Health Canada warns public of suffocation risks with baby nests
The government says U-47700 was detected in at least 254 law enforcement seizures identified by Health Canada in 2016. (File Image)
Jennifer Cheng, The Canadian Press
Published Friday, August 25, 2017 4:18PM EDT
Last Updated Friday, August 25, 2017 5:51PM EDT
Health Canada is warning the public about the suffocation risk associated with baby nests - small, portable beds with soft, padded sides.
Also called baby pods, they are often advertised as multi-functional products that can be used as a sleep surface, a changing mat or a tummy time mat. Some baby nests are also promoted as being suitable for bed sharing, which involves placing the product in a caregiver's bed.
Health Canada says a baby nest's soft, padded sides pose a suffocation risk.
However, spokesperson Gary Holub says there have not been any incidents involving baby nests in Canada.
“We are aware of open investigations in another (international) jurisdiction regarding baby nest incidents,” he wrote in an email to The Canadian Press. “We do not have details of these investigations, but remain in contact with our international partners to learn as much as we can.”
Holub says babies should never be left unattended in baby nests, nor should the nests be placed inside another product, such as a crib, a cradle, a bassinet or a playpen.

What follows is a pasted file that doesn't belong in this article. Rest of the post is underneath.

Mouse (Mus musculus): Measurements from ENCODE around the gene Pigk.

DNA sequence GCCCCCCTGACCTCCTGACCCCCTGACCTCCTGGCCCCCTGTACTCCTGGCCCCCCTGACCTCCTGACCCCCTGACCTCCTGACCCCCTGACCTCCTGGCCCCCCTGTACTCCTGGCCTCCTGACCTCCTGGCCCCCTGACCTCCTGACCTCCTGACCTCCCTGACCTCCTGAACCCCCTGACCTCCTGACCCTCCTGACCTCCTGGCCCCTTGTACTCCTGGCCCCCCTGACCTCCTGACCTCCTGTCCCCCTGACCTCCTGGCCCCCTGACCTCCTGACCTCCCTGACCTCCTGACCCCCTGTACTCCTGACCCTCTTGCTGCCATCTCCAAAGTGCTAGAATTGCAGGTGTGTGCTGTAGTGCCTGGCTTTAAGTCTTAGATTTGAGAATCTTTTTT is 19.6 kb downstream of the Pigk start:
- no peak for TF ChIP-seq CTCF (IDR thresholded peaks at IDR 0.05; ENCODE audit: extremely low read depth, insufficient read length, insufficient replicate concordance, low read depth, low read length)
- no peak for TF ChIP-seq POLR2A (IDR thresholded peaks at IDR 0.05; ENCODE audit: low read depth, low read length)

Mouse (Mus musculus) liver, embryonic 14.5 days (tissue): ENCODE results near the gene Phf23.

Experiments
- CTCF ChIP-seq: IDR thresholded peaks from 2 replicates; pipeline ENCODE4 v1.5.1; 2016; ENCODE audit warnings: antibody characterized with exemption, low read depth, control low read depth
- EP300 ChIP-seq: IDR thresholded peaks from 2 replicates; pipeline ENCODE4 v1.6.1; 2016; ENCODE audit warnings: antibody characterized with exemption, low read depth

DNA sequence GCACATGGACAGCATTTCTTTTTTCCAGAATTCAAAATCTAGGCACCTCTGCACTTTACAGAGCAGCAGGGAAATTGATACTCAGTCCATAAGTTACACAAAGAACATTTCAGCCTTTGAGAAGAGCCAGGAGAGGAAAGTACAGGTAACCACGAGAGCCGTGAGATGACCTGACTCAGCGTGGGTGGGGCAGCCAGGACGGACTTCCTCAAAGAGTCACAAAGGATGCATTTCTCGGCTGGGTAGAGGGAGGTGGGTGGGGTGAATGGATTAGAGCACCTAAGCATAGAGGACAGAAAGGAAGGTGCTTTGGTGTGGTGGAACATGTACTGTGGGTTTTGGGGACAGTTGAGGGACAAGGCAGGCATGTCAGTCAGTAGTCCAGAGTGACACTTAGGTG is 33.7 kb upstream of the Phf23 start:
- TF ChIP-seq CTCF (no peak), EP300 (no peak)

He also says babies should never be placed on soft and uneven surfaces, such as standard beds, water beds, air mattresses, couches, futons or armchairs, all of which further increase the suffocation risk.
Additionally, Health Canada does not recommend bed sharing or products that are intended to be placed in the adult bed - or attached to the adult bed - due to the risk of suffocation and entrapment.
Holub says Health Canada would like to remind families that the safest place for a baby to sleep is on their back, alone in a crib, a cradle or a bassinet that meets current Canadian regulations.
Health Canada and the Public Health Agency of Canada also recommend room sharing, using a crib, a cradle or a bassinet next to a bed as a safe alternative to bed sharing.
Holub says research has shown that it is beneficial for babies to share a room with one or more caregivers, as it may reduce the risk of Sudden Infant Death Syndrome.
In Canada, products that are intended to provide sleeping accommodation for a baby, including baby nests, are regulated by the Cribs, Cradles and Bassinets Regulations issued under the Canada Consumer Product Safety Act.
“Health Canada will continue to monitor the situation and will take action to protect the health and safety of Canadians, as needed,” Holub says.